Two new nonfiction picture books attest to the power of music to change our lives and act as ambassadors for social justice and tolerance. Both books should be welcomed with open arms by teachers, librarians, parents and, most importantly, young readers.
Strange Fruit – Billie Holiday and the Power of a Protest Song, written by Gary Golio and illustrated by Charlotte Riley-Webb (Millbrook Press), and Stand Up and Sing! Pete Seeger, Folk Music and the Path to Justice, written by Susanna Reich and illustrated by Adam Gustavson (Bloomsbury Children’s Books).
In Stand Up and Sing, author Susanna Reich takes us back to Pete Seeger’s youth when he reads about Native Americans and tribes where everything was shared. She quotes: “I decided that was the way to live: no rich, no poor. If there was food, everyone ate; if there was no food, everyone went hungry.” And so, the reader is introduced to Pete Seeger’s mission right at the beginning of the story. As we read further, Pete’s commitment to equality and social justice grows when he goes with his father to a poor neighborhood and sees the suffering caused by the Depression. With powerful illustrations by Adam Gustavson that reminded me a bit of Edward Hopper, we follow Pete to college where he “Couldn’t stop talking about worker’s strikes and unions…”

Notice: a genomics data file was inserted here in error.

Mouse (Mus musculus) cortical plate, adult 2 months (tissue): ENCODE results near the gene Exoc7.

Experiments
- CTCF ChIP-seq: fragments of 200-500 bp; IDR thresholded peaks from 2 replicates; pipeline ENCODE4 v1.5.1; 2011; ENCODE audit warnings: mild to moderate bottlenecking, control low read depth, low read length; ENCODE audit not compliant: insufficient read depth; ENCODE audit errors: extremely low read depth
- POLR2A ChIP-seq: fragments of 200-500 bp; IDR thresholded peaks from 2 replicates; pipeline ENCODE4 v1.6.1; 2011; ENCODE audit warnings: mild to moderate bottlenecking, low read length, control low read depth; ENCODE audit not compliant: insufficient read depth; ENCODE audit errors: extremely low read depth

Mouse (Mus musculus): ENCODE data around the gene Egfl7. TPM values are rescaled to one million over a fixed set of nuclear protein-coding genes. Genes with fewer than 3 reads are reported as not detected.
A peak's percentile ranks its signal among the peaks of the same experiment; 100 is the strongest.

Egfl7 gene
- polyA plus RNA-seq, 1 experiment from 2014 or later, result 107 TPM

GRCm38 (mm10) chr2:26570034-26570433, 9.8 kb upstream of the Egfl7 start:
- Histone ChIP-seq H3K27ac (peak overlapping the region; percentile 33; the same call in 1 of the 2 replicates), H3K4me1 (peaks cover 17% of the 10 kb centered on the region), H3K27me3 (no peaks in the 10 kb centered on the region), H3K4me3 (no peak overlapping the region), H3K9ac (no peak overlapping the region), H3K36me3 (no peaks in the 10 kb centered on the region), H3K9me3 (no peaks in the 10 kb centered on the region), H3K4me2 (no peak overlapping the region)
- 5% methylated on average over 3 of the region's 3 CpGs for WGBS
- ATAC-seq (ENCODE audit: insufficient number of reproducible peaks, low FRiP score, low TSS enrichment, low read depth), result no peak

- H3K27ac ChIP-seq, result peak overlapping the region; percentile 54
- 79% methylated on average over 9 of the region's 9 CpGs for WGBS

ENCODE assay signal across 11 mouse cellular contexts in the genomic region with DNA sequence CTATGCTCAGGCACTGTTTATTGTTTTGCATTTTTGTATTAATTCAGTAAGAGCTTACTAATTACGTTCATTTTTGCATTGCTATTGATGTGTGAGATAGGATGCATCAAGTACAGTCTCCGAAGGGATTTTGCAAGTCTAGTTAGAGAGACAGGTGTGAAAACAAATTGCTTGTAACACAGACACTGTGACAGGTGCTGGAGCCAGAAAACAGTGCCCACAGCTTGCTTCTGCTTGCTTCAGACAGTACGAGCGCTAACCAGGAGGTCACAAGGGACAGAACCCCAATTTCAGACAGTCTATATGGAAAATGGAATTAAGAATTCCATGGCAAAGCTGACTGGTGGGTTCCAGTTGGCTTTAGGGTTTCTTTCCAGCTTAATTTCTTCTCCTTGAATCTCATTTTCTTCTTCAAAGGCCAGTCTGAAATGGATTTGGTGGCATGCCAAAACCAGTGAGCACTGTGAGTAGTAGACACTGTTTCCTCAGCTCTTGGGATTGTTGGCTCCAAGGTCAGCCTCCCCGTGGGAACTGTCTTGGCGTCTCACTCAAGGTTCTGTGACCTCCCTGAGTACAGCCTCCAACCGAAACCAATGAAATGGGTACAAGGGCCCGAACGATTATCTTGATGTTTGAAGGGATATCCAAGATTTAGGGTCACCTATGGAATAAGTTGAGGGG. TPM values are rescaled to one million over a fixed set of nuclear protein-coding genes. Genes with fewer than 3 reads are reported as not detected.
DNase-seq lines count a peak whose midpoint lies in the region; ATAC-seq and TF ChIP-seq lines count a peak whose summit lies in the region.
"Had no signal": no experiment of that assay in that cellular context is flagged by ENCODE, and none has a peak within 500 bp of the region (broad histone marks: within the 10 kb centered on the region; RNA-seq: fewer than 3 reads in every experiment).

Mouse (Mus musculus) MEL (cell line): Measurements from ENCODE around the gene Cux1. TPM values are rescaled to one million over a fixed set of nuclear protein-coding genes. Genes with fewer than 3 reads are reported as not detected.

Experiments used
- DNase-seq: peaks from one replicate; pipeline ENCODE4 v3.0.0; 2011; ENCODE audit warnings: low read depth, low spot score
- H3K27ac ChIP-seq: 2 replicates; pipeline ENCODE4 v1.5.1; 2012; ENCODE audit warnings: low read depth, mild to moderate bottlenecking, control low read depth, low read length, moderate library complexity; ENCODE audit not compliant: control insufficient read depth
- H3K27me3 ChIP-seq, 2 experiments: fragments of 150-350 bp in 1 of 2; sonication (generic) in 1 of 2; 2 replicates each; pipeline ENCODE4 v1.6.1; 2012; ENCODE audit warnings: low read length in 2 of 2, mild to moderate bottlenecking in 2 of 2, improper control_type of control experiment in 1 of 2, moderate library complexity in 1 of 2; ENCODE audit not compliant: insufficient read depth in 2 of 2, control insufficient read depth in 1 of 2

Throughout the book, Reich skillfully layers information about Pete’s music, songs and concerts with his commitment to “stand up for his belief…” even when being threatened by angry mobs, being blacklisted, and suffering financial hardship. Because, as Reich quotes at the end of her story, “When …a crowd joins in on a chorus as though to raise the ceiling a few feet higher, then they also know there is hope for the world.”
In Strange Fruit, author Gary Golio reveals the life and career of Billie Holiday in a daring biography which includes Billie’s courageous decision to sing the controversial song, Strange Fruit – a song about lynching. By all means, this is a tough subject to introduce to young readers. But Golio’s mastery as a storyteller makes this possible. He demonstrates tremendous respect for his readers, and trusts their ability to understand and handle this painful topic. And thus, the reader benefits by perceiving a part of American history which witnessed a lot of change.
The expressive, colorful illustrations by Charlotte Riley-Webb explode into an abstract tapestry of colors at emotional points in the story. We then follow Billie from the time that she is just 23 years old, “Grateful for her incredible singing voice…” to her continuous struggles as a black singer who had to “use the service elevator so guests wouldn’t see her, and walk through the kitchen to get to the stage.” She was even “kept upstairs in a small room before showtime…”
I was especially moved by the ending when, after singing Strange Fruit, Billie knows she may be cursed, threatened, and assaulted, but is hopeful that this song “might make things better.” Her worried mother says, “But you’ll be dead.” And Billie replies, “Yeah, but I’ll feel it. I’ll know it in my grave.